Christopher R. Browning is the Frank Porter Graham Distinguished Professor of History. He received his M.A. (1968) and Ph.D. (1975) University of Wisconsin-Madison and his B.A. from Oberlin College in 1967. He taught at Pacific Lutheran University in Tacoma, Washington, for 25 years before joining the UNC faculty in 1999.
Prof. Browning specializes in the history of the Holocaust and Nazi Germany and regularly offers a course on the History of the Holocaust (HIST 50). He has also offered undergraduate seminars on “Life and Death in the Polish Ghettos” and the historiography of National Socialism. His research has focused on two aspects of the Holocaust: the decision-making process that launched the Final Solution and the motivation of the perpetrators. He has published seven books in the field of Holocaust Studies, including two that have been awarded the National Jewish Book Award in the Holocaust category: Ordinary Men: Reserve Police Battalion 101 and the Final Solution in Poland (1993) and The Origins of the Final Solution: The Evolution of Nazi Jewish Policy, September 1939-March 1942 (2004).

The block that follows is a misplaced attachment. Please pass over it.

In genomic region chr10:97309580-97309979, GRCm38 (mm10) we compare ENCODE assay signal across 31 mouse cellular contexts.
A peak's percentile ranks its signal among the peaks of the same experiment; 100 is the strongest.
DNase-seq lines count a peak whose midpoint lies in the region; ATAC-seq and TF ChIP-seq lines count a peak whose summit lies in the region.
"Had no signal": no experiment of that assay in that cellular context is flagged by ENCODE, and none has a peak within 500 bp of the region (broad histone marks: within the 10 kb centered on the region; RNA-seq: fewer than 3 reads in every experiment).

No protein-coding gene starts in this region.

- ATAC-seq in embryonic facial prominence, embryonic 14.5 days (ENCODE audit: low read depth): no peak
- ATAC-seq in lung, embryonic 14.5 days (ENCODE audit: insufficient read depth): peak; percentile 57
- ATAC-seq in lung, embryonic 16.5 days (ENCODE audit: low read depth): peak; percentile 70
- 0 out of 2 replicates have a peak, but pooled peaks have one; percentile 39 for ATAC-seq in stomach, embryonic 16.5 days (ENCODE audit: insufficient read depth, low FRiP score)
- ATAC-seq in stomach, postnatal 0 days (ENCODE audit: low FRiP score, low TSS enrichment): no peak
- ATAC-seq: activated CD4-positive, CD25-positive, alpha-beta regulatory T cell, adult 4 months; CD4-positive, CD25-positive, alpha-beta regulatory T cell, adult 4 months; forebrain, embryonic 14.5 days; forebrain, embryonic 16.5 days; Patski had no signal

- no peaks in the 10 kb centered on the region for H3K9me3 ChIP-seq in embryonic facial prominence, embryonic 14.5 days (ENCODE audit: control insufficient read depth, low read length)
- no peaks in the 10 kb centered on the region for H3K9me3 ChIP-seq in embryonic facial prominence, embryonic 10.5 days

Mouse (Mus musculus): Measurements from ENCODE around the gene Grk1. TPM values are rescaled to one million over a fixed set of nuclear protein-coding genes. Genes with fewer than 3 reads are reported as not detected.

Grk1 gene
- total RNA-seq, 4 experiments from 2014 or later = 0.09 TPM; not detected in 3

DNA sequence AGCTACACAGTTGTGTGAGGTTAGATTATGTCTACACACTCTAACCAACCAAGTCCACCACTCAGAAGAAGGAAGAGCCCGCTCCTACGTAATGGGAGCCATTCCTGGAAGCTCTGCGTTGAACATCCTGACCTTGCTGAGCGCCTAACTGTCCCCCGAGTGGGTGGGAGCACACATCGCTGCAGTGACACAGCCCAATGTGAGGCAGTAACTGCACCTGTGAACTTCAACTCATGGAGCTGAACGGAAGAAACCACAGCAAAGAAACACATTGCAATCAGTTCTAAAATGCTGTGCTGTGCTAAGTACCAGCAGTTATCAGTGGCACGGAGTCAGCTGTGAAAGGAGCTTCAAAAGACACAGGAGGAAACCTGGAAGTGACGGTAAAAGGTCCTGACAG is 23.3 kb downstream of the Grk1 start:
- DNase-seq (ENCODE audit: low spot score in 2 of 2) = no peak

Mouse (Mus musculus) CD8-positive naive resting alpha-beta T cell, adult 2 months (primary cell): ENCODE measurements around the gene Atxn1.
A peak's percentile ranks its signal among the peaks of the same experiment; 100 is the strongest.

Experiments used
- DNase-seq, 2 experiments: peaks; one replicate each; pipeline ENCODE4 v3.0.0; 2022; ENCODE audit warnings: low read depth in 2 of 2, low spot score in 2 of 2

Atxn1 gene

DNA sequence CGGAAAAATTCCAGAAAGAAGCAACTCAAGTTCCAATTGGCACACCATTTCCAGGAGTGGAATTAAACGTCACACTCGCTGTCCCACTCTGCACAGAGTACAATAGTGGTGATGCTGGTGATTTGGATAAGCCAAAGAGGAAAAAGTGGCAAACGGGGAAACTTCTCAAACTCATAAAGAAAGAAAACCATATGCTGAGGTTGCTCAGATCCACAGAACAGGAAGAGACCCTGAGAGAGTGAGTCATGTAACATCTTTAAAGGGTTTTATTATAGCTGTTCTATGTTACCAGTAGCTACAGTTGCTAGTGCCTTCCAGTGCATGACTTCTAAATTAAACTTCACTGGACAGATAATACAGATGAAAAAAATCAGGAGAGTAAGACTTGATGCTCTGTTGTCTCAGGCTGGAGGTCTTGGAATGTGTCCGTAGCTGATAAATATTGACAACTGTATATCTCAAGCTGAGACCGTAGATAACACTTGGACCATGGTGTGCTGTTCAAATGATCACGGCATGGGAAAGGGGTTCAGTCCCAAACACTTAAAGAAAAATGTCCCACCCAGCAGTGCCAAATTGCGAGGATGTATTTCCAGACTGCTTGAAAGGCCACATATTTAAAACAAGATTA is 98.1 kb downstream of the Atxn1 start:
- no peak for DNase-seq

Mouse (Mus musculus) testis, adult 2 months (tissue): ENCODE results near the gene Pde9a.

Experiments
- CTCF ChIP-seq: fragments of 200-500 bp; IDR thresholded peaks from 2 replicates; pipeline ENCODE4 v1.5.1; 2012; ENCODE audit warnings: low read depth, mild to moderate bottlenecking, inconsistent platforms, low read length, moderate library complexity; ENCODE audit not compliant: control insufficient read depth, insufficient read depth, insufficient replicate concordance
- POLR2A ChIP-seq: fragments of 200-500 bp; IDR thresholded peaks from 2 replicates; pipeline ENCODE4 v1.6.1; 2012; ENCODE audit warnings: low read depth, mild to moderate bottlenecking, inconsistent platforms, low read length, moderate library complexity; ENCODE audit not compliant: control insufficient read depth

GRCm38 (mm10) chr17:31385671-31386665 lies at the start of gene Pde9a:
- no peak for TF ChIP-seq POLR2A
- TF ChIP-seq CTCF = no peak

Professor Browning was invited to deliver the George Macaulay Trevelyan Lectures at Cambridge University in 1999, published as Nazi Policy, Jewish Workers, German Killers, and the George L. Mosse Lectures at the University of Wisconsin in 2002, published as Collected Memories: Holocaust History and Postwar Testimony. His current research project is to write a history of the Nazi factory slave labor camps for Jewish workers in Starachowice, a small industrial town in central Poland. The primary source for this project is some 250 survivor testimonies that have been given over the past 60, from the summer of 1945 to interviews in 2004.
Jewish Studies Courses Taught:
JWST 50/HIST 050. “History of the Holocaust”